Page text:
Death penalty in Indonesia: an executioner’s story

As Indonesia prepares to execute up to 11 prisoners, including two Australians, a Brazilian and a Nigerian national, amid international uproar, the spotlight has been thrown on the use of the death penalty in the country.

There are dozens more prisoners on death row and the government has declared there will be no mercy for those convicted of drug offences, meaning more executions are likely.

The Guardian has spoken to a police officer who has been part of the firing squad which operates on the prison island, Nusa Kambangan.

His story is one that reveals the grim reality of Indonesia’s justice system but also the conflicting emotions of those responsible for upholding it.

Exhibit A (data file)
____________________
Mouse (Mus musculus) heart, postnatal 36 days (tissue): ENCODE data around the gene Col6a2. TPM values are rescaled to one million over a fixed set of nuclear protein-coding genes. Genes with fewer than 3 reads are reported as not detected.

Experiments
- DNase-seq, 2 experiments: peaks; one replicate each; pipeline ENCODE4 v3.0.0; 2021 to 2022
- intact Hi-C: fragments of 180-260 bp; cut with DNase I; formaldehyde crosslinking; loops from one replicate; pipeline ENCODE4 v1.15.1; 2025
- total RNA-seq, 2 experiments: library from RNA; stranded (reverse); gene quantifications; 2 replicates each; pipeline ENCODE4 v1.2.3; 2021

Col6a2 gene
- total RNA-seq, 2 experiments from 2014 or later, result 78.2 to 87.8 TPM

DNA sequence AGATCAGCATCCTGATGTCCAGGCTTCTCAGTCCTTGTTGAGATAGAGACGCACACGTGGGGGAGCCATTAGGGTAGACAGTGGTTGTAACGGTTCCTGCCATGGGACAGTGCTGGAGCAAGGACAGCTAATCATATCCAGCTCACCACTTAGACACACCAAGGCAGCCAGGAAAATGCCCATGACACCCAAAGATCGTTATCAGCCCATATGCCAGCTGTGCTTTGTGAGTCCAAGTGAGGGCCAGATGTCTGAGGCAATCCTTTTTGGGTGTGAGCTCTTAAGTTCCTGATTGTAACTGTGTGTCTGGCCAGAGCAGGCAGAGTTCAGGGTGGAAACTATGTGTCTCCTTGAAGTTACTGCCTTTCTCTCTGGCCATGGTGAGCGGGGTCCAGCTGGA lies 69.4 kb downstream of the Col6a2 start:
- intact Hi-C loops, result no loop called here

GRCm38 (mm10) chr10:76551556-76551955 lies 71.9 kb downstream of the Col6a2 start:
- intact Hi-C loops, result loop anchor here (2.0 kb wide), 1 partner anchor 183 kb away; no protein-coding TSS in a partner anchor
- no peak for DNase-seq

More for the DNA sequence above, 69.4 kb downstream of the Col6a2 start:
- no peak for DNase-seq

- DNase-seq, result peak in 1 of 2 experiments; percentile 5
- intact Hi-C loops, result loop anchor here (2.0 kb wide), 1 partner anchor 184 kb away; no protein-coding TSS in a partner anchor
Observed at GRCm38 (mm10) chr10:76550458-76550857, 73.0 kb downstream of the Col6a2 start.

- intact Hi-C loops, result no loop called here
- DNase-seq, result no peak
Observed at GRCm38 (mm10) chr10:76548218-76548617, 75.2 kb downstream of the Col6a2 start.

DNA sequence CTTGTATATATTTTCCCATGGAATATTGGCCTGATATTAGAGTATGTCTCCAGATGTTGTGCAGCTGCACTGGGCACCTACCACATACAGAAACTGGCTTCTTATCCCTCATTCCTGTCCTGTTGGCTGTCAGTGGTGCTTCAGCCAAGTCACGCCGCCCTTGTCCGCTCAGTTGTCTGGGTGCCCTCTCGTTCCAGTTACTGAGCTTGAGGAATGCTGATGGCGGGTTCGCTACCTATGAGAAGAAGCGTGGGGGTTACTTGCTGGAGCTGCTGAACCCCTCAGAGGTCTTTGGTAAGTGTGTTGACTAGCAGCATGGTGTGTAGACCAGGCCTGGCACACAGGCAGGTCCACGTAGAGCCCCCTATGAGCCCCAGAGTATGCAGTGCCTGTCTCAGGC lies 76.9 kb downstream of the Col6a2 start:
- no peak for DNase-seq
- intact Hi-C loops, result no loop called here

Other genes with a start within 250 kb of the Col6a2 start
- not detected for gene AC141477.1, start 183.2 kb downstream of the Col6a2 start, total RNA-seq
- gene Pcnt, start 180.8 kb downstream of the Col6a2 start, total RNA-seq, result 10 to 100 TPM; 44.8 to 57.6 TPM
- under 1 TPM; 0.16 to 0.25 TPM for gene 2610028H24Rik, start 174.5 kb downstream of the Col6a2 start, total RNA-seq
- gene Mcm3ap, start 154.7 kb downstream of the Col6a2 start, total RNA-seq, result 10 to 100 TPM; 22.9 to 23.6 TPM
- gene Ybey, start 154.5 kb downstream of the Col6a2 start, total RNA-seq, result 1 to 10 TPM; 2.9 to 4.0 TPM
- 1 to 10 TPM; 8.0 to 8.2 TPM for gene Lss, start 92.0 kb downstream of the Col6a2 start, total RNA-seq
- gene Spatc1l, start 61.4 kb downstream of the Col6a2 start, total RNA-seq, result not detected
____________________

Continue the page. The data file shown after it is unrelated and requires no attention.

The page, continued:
Pulling the trigger is the easy part, the officer says as he contemplates the executions which are to come.

The worst part is the human touch, he says, the connection with those who are about to die.

The executioner has to lace the prisoner’s limbs, hands and feet to a cross-shaped pole with thick rope. It is that final moment of brutal intimacy that haunts.

“The mental burden is heavier for the officers that are responsible for handling the prisoners rather than shooting them,” he says. “Because those officers are involved in picking them up, and tying their hands together, until they are gone.”

The officer – a young man who wanted to remain anonymous because of the sensitivity of his role – is part of a wing of the Indonesian police corps known as the Mobile Brigade (“Brimob”).

The brigade carries out the executions on top of its regular duties. They are not full-time executioners but rather special police officers assigned to the job.

They are paid less than $100 on top of their existing salary to carry out their grim task. Continue reading


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